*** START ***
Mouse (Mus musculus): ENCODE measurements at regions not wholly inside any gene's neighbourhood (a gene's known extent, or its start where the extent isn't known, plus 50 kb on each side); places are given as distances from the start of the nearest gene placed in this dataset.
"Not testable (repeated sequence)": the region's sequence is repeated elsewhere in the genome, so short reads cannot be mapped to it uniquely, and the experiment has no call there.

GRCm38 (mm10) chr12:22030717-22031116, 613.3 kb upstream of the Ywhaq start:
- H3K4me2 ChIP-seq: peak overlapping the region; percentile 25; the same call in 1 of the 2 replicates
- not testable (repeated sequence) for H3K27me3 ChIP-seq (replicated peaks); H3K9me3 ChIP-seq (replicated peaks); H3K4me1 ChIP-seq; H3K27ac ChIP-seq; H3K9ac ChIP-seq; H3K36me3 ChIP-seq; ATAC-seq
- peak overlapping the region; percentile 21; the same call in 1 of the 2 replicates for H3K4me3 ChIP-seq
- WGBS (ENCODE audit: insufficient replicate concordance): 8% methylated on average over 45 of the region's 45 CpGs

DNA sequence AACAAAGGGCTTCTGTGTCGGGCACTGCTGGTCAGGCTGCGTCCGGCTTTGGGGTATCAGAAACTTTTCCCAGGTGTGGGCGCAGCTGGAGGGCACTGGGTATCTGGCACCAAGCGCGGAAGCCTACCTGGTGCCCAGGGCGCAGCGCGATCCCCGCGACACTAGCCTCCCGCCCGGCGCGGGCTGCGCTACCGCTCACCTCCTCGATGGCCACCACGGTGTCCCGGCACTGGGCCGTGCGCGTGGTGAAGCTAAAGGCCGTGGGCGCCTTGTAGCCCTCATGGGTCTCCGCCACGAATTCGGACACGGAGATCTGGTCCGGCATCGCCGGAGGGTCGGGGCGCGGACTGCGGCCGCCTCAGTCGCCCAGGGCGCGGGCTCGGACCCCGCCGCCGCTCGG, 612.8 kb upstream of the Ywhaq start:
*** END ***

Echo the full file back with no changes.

Mouse (Mus musculus): ENCODE measurements at regions not wholly inside any gene's neighbourhood (a gene's known extent, or its start where the extent isn't known, plus 50 kb on each side); places are given as distances from the start of the nearest gene placed in this dataset.
"Not testable (repeated sequence)": the region's sequence is repeated elsewhere in the genome, so short reads cannot be mapped to it uniquely, and the experiment has no call there.

GRCm38 (mm10) chr12:22030717-22031116, 613.3 kb upstream of the Ywhaq start:
- H3K4me2 ChIP-seq: peak overlapping the region; percentile 25; the same call in 1 of the 2 replicates
- not testable (repeated sequence) for H3K27me3 ChIP-seq (replicated peaks); H3K9me3 ChIP-seq (replicated peaks); H3K4me1 ChIP-seq; H3K27ac ChIP-seq; H3K9ac ChIP-seq; H3K36me3 ChIP-seq; ATAC-seq
- peak overlapping the region; percentile 21; the same call in 1 of the 2 replicates for H3K4me3 ChIP-seq
- WGBS (ENCODE audit: insufficient replicate concordance): 8% methylated on average over 45 of the region's 45 CpGs

DNA sequence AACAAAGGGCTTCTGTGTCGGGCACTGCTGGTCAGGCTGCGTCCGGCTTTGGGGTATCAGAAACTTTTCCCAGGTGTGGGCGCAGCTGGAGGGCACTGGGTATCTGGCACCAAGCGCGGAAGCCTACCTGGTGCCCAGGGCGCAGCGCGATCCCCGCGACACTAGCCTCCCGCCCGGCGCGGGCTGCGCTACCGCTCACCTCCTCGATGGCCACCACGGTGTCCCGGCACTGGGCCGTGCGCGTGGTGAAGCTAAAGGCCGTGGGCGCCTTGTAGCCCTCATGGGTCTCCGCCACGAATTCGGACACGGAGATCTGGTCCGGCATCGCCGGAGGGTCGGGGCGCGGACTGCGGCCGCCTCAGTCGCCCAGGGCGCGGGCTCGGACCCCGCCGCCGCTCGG, 612.8 kb upstream of the Ywhaq start: